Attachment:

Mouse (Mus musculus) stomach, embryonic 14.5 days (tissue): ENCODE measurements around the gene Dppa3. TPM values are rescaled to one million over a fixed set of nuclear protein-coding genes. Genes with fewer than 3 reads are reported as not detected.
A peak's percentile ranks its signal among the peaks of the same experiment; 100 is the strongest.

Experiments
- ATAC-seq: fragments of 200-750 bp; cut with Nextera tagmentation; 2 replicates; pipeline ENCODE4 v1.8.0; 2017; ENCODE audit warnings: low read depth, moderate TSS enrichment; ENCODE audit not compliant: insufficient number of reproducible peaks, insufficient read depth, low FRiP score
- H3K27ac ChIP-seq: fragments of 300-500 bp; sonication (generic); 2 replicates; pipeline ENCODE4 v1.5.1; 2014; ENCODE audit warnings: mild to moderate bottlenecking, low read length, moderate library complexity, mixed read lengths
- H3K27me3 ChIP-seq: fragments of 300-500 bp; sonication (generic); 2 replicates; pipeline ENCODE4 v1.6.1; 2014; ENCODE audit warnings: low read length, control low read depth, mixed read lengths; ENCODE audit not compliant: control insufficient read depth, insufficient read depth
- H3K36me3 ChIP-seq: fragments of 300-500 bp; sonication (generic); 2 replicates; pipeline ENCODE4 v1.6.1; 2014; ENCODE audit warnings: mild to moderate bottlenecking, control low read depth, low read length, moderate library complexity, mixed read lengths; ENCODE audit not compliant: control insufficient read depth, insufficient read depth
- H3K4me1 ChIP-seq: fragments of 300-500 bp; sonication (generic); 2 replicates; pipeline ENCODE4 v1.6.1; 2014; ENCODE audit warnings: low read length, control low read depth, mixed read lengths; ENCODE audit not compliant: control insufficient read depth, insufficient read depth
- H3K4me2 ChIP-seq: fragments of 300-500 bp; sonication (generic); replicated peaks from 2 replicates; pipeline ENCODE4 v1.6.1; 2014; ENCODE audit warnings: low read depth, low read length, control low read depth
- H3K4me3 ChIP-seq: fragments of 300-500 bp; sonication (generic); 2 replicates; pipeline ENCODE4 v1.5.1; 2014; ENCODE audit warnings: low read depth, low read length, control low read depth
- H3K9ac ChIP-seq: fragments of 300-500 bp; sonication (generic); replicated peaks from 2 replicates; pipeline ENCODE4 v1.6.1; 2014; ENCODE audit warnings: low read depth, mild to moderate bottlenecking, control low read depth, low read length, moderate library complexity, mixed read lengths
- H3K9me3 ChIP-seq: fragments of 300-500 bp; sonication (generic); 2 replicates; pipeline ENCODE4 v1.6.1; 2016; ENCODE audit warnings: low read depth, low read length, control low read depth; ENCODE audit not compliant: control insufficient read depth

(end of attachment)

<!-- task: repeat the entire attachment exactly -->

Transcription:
Mouse (Mus musculus) stomach, embryonic 14.5 days (tissue): ENCODE measurements around the gene Dppa3. TPM values are rescaled to one million over a fixed set of nuclear protein-coding genes. Genes with fewer than 3 reads are reported as not detected.
A peak's percentile ranks its signal among the peaks of the same experiment; 100 is the strongest.

Experiments
- ATAC-seq: fragments of 200-750 bp; cut with Nextera tagmentation; 2 replicates; pipeline ENCODE4 v1.8.0; 2017; ENCODE audit warnings: low read depth, moderate TSS enrichment; ENCODE audit not compliant: insufficient number of reproducible peaks, insufficient read depth, low FRiP score
- H3K27ac ChIP-seq: fragments of 300-500 bp; sonication (generic); 2 replicates; pipeline ENCODE4 v1.5.1; 2014; ENCODE audit warnings: mild to moderate bottlenecking, low read length, moderate library complexity, mixed read lengths
- H3K27me3 ChIP-seq: fragments of 300-500 bp; sonication (generic); 2 replicates; pipeline ENCODE4 v1.6.1; 2014; ENCODE audit warnings: low read length, control low read depth, mixed read lengths; ENCODE audit not compliant: control insufficient read depth, insufficient read depth
- H3K36me3 ChIP-seq: fragments of 300-500 bp; sonication (generic); 2 replicates; pipeline ENCODE4 v1.6.1; 2014; ENCODE audit warnings: mild to moderate bottlenecking, control low read depth, low read length, moderate library complexity, mixed read lengths; ENCODE audit not compliant: control insufficient read depth, insufficient read depth
- H3K4me1 ChIP-seq: fragments of 300-500 bp; sonication (generic); 2 replicates; pipeline ENCODE4 v1.6.1; 2014; ENCODE audit warnings: low read length, control low read depth, mixed read lengths; ENCODE audit not compliant: control insufficient read depth, insufficient read depth
- H3K4me2 ChIP-seq: fragments of 300-500 bp; sonication (generic); replicated peaks from 2 replicates; pipeline ENCODE4 v1.6.1; 2014; ENCODE audit warnings: low read depth, low read length, control low read depth
- H3K4me3 ChIP-seq: fragments of 300-500 bp; sonication (generic); 2 replicates; pipeline ENCODE4 v1.5.1; 2014; ENCODE audit warnings: low read depth, low read length, control low read depth
- H3K9ac ChIP-seq: fragments of 300-500 bp; sonication (generic); replicated peaks from 2 replicates; pipeline ENCODE4 v1.6.1; 2014; ENCODE audit warnings: low read depth, mild to moderate bottlenecking, control low read depth, low read length, moderate library complexity, mixed read lengths
- H3K9me3 ChIP-seq: fragments of 300-500 bp; sonication (generic); 2 replicates; pipeline ENCODE4 v1.6.1; 2016; ENCODE audit warnings: low read depth, low read length, control low read depth; ENCODE audit not compliant: control insufficient read depth